(A) Histological changes in patellar cartilage at eight weeks. Horizontal splits and oedematous changes in matrix in intermediate zones were evident. Surface of cartilage is smooth and no changes in chondrocytes were noted in superficial zone. (Safranin-O, original magnification × 100). (B) Patellar articular cartilage of control patellae at eight weeks. No remarkable change was noted. (Safranin-O, original magnification × 120).

At 12 weeks, similar but more extensive horizontal splits, were noted in the same area in two of four rabbits examined. Empty lacunae had developed in the cartilage around the splits (fig 4). In one rabbit, a blister had developed on the cartilagenous surface (fig 5), and in three, the lateral margin of the patellar cartilage was covered with fibrous connective tissue extending from the synovial membrane.

Figure 4

Histological changes around horizontal splits in intermediate zone at eight weeks. In vicinity of splits, chondrocytes of various sizes and with a number of vacuoles in cytoplasm were evident as well as reduction in matrix Safranin-O staining. (Safranin-O, original magnification × 200).

Figure 5

(A) At 12 weeks, horizontal splits have expanded widely and transversely parallel to surface with blister formation on articular surface and reduction in Safranin-O staining around blister is evident. Morphology of chondrocytes in superficial layer and deep zone differs. (Safranin-O, original magnification × 100). (B) Patellar articular cartilage of control side at 12 weeks. No remarkable change is noted in chondrocytes matrix. (Safranin-O, original magnification × 100).

At 24 weeks, extensive horizontal splitting was seen in three of four rabbits and Safranin-O staining was reduced to moderate in one and slight in two.

At 32 weeks, the pathological changes showed very little progression compared with those seen at 12 weeks. The intermediate zones were oedematous, with many small horizontal split stills present (fig6).

Figure 6

(A) At 32 weeks, cartilage is oedematous and many splits and wrinkles of matrix are evident in intermediate zones of patellar. Chondrocytes of superficial zone are not morphologically different to chondrocytes of control. (Safranin-O, original magnification × 100). (B) Patellar cartilage at 32 weeks in control. No remarkable changes noted in chondrocytes and matrix. (Safranin-O, original magnification × 100).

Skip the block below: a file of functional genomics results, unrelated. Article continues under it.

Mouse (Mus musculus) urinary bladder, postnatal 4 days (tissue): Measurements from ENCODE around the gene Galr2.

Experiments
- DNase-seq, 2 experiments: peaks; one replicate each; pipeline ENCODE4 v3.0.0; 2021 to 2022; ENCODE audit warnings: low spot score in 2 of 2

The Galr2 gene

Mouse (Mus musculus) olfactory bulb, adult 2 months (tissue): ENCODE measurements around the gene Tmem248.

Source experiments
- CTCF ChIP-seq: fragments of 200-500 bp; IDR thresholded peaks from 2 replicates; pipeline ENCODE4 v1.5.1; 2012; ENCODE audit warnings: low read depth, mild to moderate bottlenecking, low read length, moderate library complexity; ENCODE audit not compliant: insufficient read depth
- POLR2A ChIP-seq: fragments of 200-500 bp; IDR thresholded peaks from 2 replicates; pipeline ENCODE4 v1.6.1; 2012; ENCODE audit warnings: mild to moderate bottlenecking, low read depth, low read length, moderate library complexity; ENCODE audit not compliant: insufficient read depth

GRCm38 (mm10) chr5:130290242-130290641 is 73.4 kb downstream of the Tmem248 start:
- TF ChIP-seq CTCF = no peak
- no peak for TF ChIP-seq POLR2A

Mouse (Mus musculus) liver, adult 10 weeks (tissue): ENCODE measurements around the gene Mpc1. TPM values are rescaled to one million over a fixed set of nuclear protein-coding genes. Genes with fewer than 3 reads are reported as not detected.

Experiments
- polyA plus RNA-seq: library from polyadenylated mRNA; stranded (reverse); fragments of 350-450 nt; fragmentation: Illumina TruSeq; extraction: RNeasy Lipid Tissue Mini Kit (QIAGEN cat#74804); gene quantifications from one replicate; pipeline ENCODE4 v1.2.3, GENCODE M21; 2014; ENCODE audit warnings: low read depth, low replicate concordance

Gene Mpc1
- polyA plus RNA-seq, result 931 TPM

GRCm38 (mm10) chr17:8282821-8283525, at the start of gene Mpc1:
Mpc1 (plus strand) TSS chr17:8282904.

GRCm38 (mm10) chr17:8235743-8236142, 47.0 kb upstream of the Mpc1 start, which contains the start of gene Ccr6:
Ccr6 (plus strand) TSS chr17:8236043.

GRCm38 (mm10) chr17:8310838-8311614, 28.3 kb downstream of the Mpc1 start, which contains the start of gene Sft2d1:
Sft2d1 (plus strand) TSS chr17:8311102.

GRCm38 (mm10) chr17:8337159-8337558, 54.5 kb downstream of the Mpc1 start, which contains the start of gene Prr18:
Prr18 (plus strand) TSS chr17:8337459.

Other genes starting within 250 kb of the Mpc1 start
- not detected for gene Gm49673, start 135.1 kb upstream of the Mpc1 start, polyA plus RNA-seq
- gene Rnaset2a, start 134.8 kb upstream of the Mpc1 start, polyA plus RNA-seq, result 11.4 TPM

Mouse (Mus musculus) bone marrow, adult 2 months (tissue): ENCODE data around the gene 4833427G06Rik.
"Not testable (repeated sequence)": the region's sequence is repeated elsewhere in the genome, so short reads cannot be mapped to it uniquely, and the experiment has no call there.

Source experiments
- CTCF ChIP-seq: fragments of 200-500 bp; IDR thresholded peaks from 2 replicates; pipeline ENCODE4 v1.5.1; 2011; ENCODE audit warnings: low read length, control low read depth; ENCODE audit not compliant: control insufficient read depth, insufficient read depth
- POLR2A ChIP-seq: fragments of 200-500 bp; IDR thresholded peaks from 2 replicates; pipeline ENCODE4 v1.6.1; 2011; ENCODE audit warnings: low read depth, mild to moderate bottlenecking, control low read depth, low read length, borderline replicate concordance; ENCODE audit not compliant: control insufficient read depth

At 60 weeks, irregular cell lines, oedema of stroma, and small multiple horizontal splits in the intermediate zone (one of four) were noted but the other patellae showed no significant progression of the changes seen at 32 weeks.

At 120 weeks, empty lacunae, disappearance of chondrocytes, and irregularity of the tidemarks was observed, but horizontal splits in the intermediate zone seen at 60 weeks were noted. Even after 120 weeks, the superficial lesions showed no signs of progressing toward any condition resembling OA, the histological characteristics of which include fibrillation of the patellar surface, cluster formations of chondrocytes and matrical changes, formation of vertical clefts, and thinning of the cartilagenous layer.

The control patellar cartilage, embedded in the same paraffin wax block and sectioned with the subluxed patellae, was free from histopathological changes, as were the cartilaginous specimens from the patellofemoral joint, which had also been prepared simultaneously with the patellar specimens.


The results of this study of an experimental rabbit model for patellar subluxation showed four, seemingly characteristic, patterns. Firstly, the changes were confined predominantly to the proximal lateral facet of the patellar cartilage, where the shear stress of subluxation was most likely to occur. Secondly, the changes developed in the intermediate to deep zones rather than in the superficial zone. Thirdly, by eight weeks, horizontal splits, parallel to the facet, developed in the intermediate zone in more than half of the patellae examined. Fourthly, these changes progressed so slowly that little difference from those observed at 12 weeks was noted at 120 weeks. Very slight arthritic changes in the synovial membrane developed around the patellofemoral joint.

In this study of experimentally induced patellar subluxation, the changes that developed in the lateral facets of patellar articular cartilage occurred where the shearing pressure was highest. Mollenet al, 12 who also examined experimental subluxation of rabbit patellae, also reported that the lesions developed in the central ridge and lateral facets of the patellae, which are the sites most subjected to pressure. In this study, however, the force exerted on the lateral facet semed not to be a simple persistent compressive pressure but a shearing stress concomitant with patellar movements, which was noted by the dynamic alignment of the patellofemoral joint. In a human necropsy study, Meachim and Bentley13 found horizontal splits in the lateral segments and odd facets of patellar articular cartilage that were assumed to be secondary to shear stress damage. Imai et al 14 clinically, as well as experimentally, demonstrated that disturbance of this alignment caused an increase in shear stress on the cartilage, which eventually led to chondromalacia patellae.